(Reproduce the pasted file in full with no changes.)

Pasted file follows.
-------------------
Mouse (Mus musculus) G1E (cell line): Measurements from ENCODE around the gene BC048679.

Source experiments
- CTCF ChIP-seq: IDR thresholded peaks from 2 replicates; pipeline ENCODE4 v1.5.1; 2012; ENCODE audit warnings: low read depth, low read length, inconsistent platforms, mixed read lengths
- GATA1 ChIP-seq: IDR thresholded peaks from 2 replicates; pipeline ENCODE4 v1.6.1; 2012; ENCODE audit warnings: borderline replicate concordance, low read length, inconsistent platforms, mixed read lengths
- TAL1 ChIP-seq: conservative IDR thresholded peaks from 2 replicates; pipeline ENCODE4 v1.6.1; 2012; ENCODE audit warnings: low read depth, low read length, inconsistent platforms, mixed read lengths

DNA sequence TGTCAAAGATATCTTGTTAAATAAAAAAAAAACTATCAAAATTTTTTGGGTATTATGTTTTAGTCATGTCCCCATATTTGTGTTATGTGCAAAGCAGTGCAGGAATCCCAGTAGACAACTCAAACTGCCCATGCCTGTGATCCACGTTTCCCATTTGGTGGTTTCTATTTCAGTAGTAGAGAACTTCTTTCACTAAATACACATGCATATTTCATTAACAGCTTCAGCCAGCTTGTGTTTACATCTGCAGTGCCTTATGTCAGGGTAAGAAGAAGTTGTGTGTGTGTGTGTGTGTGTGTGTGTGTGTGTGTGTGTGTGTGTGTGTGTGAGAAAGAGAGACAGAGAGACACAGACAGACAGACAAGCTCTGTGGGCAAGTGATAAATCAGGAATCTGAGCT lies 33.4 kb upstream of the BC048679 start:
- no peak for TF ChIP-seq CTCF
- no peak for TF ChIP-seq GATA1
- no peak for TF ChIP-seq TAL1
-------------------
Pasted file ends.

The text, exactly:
Mouse (Mus musculus) G1E (cell line): Measurements from ENCODE around the gene BC048679.

Source experiments
- CTCF ChIP-seq: IDR thresholded peaks from 2 replicates; pipeline ENCODE4 v1.5.1; 2012; ENCODE audit warnings: low read depth, low read length, inconsistent platforms, mixed read lengths
- GATA1 ChIP-seq: IDR thresholded peaks from 2 replicates; pipeline ENCODE4 v1.6.1; 2012; ENCODE audit warnings: borderline replicate concordance, low read length, inconsistent platforms, mixed read lengths
- TAL1 ChIP-seq: conservative IDR thresholded peaks from 2 replicates; pipeline ENCODE4 v1.6.1; 2012; ENCODE audit warnings: low read depth, low read length, inconsistent platforms, mixed read lengths

DNA sequence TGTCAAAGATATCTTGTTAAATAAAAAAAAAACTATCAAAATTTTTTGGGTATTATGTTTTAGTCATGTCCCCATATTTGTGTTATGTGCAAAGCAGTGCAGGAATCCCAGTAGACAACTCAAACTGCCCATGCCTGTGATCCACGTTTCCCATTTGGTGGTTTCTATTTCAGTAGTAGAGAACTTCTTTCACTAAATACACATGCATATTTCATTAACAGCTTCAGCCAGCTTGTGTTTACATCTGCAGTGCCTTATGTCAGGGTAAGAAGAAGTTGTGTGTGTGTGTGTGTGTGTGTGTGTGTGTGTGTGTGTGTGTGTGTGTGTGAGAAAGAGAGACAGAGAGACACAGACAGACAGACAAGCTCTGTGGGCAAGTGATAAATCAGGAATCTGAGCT lies 33.4 kb upstream of the BC048679 start:
- no peak for TF ChIP-seq CTCF
- no peak for TF ChIP-seq GATA1
- no peak for TF ChIP-seq TAL1